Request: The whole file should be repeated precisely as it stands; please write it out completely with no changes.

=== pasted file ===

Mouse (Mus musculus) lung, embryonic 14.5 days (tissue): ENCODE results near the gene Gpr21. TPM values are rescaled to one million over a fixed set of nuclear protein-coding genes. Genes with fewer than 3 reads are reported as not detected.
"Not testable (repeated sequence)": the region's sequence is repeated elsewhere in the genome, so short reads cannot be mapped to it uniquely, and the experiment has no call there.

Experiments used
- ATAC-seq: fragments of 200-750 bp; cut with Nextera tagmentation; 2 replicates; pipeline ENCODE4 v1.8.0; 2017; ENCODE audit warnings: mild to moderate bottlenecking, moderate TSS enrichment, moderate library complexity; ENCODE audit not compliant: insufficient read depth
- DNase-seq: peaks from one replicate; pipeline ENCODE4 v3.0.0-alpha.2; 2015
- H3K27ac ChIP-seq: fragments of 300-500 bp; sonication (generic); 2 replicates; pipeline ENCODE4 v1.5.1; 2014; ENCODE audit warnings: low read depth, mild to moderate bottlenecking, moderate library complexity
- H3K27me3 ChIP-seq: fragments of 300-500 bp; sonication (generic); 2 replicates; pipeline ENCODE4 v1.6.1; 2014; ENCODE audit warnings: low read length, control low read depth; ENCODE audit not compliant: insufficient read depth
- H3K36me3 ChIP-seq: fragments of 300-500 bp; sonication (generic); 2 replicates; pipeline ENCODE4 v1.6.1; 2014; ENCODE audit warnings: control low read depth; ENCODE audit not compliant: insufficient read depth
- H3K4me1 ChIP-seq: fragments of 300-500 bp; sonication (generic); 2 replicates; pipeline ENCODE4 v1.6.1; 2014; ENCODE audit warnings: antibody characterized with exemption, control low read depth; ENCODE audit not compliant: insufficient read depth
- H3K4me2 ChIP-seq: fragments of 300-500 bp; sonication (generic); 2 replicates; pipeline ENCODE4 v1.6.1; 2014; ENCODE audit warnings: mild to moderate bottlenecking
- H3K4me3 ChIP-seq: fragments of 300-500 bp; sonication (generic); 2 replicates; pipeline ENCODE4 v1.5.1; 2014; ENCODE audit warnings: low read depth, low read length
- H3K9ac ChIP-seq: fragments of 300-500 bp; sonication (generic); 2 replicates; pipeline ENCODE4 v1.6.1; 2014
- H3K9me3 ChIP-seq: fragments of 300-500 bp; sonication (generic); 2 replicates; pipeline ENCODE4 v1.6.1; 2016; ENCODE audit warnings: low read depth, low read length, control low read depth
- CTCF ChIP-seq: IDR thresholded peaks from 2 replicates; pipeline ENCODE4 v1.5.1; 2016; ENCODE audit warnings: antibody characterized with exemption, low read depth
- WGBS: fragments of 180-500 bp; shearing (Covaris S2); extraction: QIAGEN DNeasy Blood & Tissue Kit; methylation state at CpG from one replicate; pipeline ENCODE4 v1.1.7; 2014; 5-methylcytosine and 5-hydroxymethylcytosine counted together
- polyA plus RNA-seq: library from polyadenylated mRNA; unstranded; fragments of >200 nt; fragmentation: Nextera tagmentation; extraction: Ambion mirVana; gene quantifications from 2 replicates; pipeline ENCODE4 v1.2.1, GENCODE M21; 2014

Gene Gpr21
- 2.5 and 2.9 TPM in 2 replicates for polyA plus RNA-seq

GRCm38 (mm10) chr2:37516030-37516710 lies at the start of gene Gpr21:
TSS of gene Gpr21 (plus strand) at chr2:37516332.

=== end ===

Mouse (Mus musculus) lung, embryonic 14.5 days (tissue): ENCODE results near the gene Gpr21. TPM values are rescaled to one million over a fixed set of nuclear protein-coding genes. Genes with fewer than 3 reads are reported as not detected.
"Not testable (repeated sequence)": the region's sequence is repeated elsewhere in the genome, so short reads cannot be mapped to it uniquely, and the experiment has no call there.

Experiments used
- ATAC-seq: fragments of 200-750 bp; cut with Nextera tagmentation; 2 replicates; pipeline ENCODE4 v1.8.0; 2017; ENCODE audit warnings: mild to moderate bottlenecking, moderate TSS enrichment, moderate library complexity; ENCODE audit not compliant: insufficient read depth
- DNase-seq: peaks from one replicate; pipeline ENCODE4 v3.0.0-alpha.2; 2015
- H3K27ac ChIP-seq: fragments of 300-500 bp; sonication (generic); 2 replicates; pipeline ENCODE4 v1.5.1; 2014; ENCODE audit warnings: low read depth, mild to moderate bottlenecking, moderate library complexity
- H3K27me3 ChIP-seq: fragments of 300-500 bp; sonication (generic); 2 replicates; pipeline ENCODE4 v1.6.1; 2014; ENCODE audit warnings: low read length, control low read depth; ENCODE audit not compliant: insufficient read depth
- H3K36me3 ChIP-seq: fragments of 300-500 bp; sonication (generic); 2 replicates; pipeline ENCODE4 v1.6.1; 2014; ENCODE audit warnings: control low read depth; ENCODE audit not compliant: insufficient read depth
- H3K4me1 ChIP-seq: fragments of 300-500 bp; sonication (generic); 2 replicates; pipeline ENCODE4 v1.6.1; 2014; ENCODE audit warnings: antibody characterized with exemption, control low read depth; ENCODE audit not compliant: insufficient read depth
- H3K4me2 ChIP-seq: fragments of 300-500 bp; sonication (generic); 2 replicates; pipeline ENCODE4 v1.6.1; 2014; ENCODE audit warnings: mild to moderate bottlenecking
- H3K4me3 ChIP-seq: fragments of 300-500 bp; sonication (generic); 2 replicates; pipeline ENCODE4 v1.5.1; 2014; ENCODE audit warnings: low read depth, low read length
- H3K9ac ChIP-seq: fragments of 300-500 bp; sonication (generic); 2 replicates; pipeline ENCODE4 v1.6.1; 2014
- H3K9me3 ChIP-seq: fragments of 300-500 bp; sonication (generic); 2 replicates; pipeline ENCODE4 v1.6.1; 2016; ENCODE audit warnings: low read depth, low read length, control low read depth
- CTCF ChIP-seq: IDR thresholded peaks from 2 replicates; pipeline ENCODE4 v1.5.1; 2016; ENCODE audit warnings: antibody characterized with exemption, low read depth
- WGBS: fragments of 180-500 bp; shearing (Covaris S2); extraction: QIAGEN DNeasy Blood & Tissue Kit; methylation state at CpG from one replicate; pipeline ENCODE4 v1.1.7; 2014; 5-methylcytosine and 5-hydroxymethylcytosine counted together
- polyA plus RNA-seq: library from polyadenylated mRNA; unstranded; fragments of >200 nt; fragmentation: Nextera tagmentation; extraction: Ambion mirVana; gene quantifications from 2 replicates; pipeline ENCODE4 v1.2.1, GENCODE M21; 2014

Gene Gpr21
- 2.5 and 2.9 TPM in 2 replicates for polyA plus RNA-seq

GRCm38 (mm10) chr2:37516030-37516710 lies at the start of gene Gpr21:
TSS of gene Gpr21 (plus strand) at chr2:37516332.